Published: 5:55 PM 7/28/2015
See the UFO Casebook case file, The Kecksburg Crash.
Jim Ference | Trib Total Meida
The same week famed physicist Stephen Hawking announced he was teaming with investors — including a Russian billionaire — in a $100 million effort to scientifically prove alien life exists, the tiny Westmoreland County village of Kecksburg was celebrating it.
The Kecksburg Volunteer Fire Department on Sunday wrapped up its three-day UFO Festival, commemorating an incident in which a mysterious object fell out of the sky into a wooded area near the Mt. Pleasant Township village about 4:47 p.m. Dec. 9, 1965. Yesterday, in commemoration of the upcoming 50th anniversary, organizers hosted a roundtable witness discussion about the incident.
Stan Gordon, a Greensburg author and researcher of unidentified flying objects who is considered a leading expert on the incident, explained in recent years people are feeling more comfortable discussing it and are no longer fearful of being ridiculed.
In 1965, Gordon said the official explanation was that a meteor fell from the sky, “a search was conducted, but they found nothing.”
Many remain skeptical of the official report, Gordon told an audience of more than 200 people who attended the discussion.
Among the skeptics is John Hays, who lived nearby and used to play “in the hollow with his brother where the fireball landed.”
Hays, who was 10 at the time of the incident, was among nine witnesses who spoke.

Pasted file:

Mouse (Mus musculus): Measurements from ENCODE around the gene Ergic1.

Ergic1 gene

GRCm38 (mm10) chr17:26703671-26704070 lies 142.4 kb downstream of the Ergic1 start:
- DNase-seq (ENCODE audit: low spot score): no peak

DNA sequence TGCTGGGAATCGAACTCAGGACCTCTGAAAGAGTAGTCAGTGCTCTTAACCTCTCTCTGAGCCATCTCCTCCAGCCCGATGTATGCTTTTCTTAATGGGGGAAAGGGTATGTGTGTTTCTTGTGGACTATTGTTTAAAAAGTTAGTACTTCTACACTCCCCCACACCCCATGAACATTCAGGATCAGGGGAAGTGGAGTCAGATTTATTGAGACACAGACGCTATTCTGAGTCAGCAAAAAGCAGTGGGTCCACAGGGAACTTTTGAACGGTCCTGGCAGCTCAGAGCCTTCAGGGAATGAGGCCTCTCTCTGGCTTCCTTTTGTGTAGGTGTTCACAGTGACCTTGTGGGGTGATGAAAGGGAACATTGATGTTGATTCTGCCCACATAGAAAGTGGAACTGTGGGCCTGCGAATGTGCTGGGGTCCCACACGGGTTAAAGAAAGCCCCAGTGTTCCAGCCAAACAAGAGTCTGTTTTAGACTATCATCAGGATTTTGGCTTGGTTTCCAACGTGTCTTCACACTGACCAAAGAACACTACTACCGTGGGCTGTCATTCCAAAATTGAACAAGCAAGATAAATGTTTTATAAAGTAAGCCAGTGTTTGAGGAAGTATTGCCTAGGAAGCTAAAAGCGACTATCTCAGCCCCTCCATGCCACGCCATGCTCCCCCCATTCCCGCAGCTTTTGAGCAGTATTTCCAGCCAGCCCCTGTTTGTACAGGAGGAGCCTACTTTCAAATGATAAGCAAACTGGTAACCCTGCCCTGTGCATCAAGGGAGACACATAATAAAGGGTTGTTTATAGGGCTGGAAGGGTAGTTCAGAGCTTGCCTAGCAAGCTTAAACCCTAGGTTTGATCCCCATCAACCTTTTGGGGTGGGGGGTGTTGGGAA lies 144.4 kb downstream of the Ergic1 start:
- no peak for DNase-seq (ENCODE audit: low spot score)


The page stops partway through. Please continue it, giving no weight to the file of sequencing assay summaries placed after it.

“We played in those woods every day,” said Hays, who lives in the area.
Hays said the area where the object purportedly landed was quickly cordoned off by military and police personnel, some of whom used his family's telephone to direct others to the scene. Later that night, he recalled seeing an empty, military-like flatbed truck enter the area.
“I can say I personally saw that truck go in there empty, but it came back out hauling something with a tarp covering it. But I can't say what it was,” Hays said.
Hays said he and his older brother went into the area to explore the next day and were shooed off the property by men who were carrying Geiger counters.
“They told us we shouldn't play there because it may be contaminated by radiation,” Hays said.
Bill Weaver of Norvelt said he was 19 in 1965 and was cruising down nearby Snake Hill Road in his Oldsmobile convertible when he heard a radio news broadcast that a mysterious object landed in Kecksburg.
Weaver was curious and drove down the road where officials were gathering to see for himself.
“I looked down into the woods ... I saw the dirt around was all torn up, and it looked like some object with a blue light emanating off of it ... it was like a light from a welder,” Weaver said.
Weaver said “four men wearing their white moon suits” arrived, and he was ordered out of the area.
Gordon recalled he was 16 when he was watching Pittsburgh television stations report on the incident that evening and began taking notes. He has not stopped during the past 50 years.
“Even in recent years, I continue to receive new leads on the case with witnesses who are still coming forward with information,” Gordon said.
He said some witnesses who claimed to have seen the object described it as acorn-shaped and about 15 feet long, “with no windows, and no visible rivets, welds or seams.”
Festival event chairman Ron Struble recalled being a newlywed living in Greensburg when he heard media reports that a fireball had landed near his hometown of Weltytown, near Kecksburg. He drove out to check out the reports but was turned away from the scene by emergency personnel.